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Farmersville sets cannabis tax rate well below max

Farmersville sets cannabis tax rate well below max

City sets $12 per square foot, or 8.75% of total sales, tax rate for cannabis cultivators, hires firm to navigate commercial cannabis laws

By Crystal Havner
Special to the Sun-Gazette

FARMERSVILLE – After passing their tax on cannabis whole sellers last month, the Farmersville City Council was forced to decide how much to actually tax businesses coming into town. Per the tax the Council could set the cannabis tax rate at the cap of $25 per square foot for up to 3,000 square feet and then $10 per for every square foot after that. They could also tax cultivators 10% of gross receipts.

However, there was not a lot of consensus on where to set it between city staff, the City Council or at least one potential grower.

“Startup costs will be in the millions here since it has to be an indoor grow. I ask that you not go over $10 a square foot and that might work,” Charles Woody, a potential grower, said in an address to the Council. “You could possibly raise it a little each year, but we need a break to start a business. Growers are only going to come to this area for the tax break.”

Provided that there is not much of a commercial cannabis market this late in 2017, there are not a lot of “tax breaks” to be had. The only other city in Tulare County welcoming commercial cannabis is Woodlake and they are yet to set their tax rate when it comes to dispensaries and cultivators.

“We got into this business to make revenue for the city. If the businesses come then good, if they don’t then it’s not the end of the world,” Mayor Paul Boyer said. “We are in financial desperation, that’s why we asked the voters to pass Measure P and Measure Q. I want to do what is best for the city, but I don’t want to give away the store either.”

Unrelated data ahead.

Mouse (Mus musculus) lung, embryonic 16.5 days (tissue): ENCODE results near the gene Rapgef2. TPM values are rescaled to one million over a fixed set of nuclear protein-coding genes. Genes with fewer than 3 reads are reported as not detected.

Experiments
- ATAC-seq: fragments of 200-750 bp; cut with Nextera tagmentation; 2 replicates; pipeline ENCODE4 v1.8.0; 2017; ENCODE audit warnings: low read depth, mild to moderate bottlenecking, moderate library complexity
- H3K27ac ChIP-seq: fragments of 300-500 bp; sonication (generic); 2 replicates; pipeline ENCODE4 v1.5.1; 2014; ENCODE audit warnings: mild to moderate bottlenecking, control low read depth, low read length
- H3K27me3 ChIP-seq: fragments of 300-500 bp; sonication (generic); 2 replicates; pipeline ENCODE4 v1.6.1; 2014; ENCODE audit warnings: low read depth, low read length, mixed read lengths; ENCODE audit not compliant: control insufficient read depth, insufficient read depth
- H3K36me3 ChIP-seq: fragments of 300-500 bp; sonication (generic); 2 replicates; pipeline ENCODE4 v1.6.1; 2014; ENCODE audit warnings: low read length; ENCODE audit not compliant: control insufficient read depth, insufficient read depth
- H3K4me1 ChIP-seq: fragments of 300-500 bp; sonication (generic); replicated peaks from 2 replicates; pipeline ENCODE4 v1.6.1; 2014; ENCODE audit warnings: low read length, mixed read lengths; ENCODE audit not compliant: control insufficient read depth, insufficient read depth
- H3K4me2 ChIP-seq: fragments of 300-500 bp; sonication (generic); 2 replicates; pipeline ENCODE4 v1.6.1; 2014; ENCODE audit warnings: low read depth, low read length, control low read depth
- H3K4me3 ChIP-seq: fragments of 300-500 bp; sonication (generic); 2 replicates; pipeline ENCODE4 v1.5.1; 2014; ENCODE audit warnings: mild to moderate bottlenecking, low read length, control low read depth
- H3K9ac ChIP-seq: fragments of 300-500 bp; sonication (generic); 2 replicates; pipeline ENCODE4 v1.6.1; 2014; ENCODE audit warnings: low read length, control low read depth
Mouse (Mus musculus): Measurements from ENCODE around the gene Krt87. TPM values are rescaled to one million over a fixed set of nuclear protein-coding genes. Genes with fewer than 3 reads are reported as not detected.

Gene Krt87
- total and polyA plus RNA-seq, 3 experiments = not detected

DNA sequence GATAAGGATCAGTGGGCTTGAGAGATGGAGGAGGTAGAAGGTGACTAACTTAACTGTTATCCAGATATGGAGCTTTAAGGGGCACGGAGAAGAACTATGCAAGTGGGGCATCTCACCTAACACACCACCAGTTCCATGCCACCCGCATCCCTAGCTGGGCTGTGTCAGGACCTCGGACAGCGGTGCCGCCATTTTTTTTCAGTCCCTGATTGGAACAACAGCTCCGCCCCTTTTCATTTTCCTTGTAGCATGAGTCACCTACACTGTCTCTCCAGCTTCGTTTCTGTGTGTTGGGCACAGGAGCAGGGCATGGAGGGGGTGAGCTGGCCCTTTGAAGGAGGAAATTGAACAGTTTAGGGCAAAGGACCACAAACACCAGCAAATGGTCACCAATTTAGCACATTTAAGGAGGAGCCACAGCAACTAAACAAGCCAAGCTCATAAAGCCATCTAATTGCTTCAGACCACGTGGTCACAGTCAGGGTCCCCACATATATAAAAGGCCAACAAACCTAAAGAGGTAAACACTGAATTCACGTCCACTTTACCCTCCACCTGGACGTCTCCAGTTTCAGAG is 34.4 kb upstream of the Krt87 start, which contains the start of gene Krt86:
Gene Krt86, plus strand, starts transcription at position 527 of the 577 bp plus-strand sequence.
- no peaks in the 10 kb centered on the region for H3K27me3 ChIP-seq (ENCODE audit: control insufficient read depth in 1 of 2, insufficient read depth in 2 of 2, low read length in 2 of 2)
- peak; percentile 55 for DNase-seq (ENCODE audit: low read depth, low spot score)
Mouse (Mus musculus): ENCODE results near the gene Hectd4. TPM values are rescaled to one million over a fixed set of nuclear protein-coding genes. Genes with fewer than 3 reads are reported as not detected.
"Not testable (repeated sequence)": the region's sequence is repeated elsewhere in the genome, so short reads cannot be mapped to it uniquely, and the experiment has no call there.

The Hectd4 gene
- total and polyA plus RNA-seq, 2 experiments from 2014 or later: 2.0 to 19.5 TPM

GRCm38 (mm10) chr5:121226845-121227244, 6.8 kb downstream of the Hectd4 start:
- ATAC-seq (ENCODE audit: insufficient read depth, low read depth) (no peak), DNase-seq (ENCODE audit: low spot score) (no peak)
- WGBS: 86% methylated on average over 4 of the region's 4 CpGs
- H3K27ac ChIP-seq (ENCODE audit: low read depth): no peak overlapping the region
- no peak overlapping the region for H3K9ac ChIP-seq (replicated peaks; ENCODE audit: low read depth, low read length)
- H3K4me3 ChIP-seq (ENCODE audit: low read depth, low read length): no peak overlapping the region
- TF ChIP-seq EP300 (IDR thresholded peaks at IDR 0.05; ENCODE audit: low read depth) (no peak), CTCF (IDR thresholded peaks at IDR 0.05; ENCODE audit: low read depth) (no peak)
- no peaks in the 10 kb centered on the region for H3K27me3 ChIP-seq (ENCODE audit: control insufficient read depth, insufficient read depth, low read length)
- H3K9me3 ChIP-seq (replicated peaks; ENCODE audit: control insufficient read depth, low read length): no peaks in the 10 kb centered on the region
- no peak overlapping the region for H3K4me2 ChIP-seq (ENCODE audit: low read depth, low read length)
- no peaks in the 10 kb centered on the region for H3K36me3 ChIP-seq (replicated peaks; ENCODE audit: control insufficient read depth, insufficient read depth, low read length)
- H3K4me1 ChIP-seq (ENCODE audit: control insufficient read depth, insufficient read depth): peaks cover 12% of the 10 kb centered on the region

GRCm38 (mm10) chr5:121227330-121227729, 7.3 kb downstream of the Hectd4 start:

Interim City Manager and Police Chief Mario Krstic warned that the max tax rate on cannabis businesses could dissuade them from locating in Farmersville. A point which councilmember Greg Gomez addressed as well.

“To tax the maximum would be short-sighted,” he said. “The cannabis business would not only generate tax revenue for the city, but create local jobs. We have done a lot of work on this Measure and we can’t start back peddling now.”

Additional support came from council member Rosa Vasquez. She said that the City needs to bring in additional businesses and not scare them away with higher taxes.

After some additional debate the council approved a $12 per square foot tax or 8.75% tax on gross sales, whichever is greater.

A heads-up move by the City Council was to contract with Hinderliter de Lamas and Associates (HDL). HDL will create and manage the City’s commercial cannabis policies, procedures and schedules.

“We are entering new territory with the cannabis laws and this company has a history of dealing with it since cannabis was medically legalized. Instead of hiring extra staff and having to learn as we go I think it would be better to go with a company that knows what they are doing,” Krstic said.

In other news
The council also gave the green light to Southern California Edison to replace all existing streetlight bulbs with more efficient LED bulbs. The change will save the City about $837 a year. SCE will still own and maintain the streetlights.

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Contributing Reporter

Special to the Sun-Gazette.

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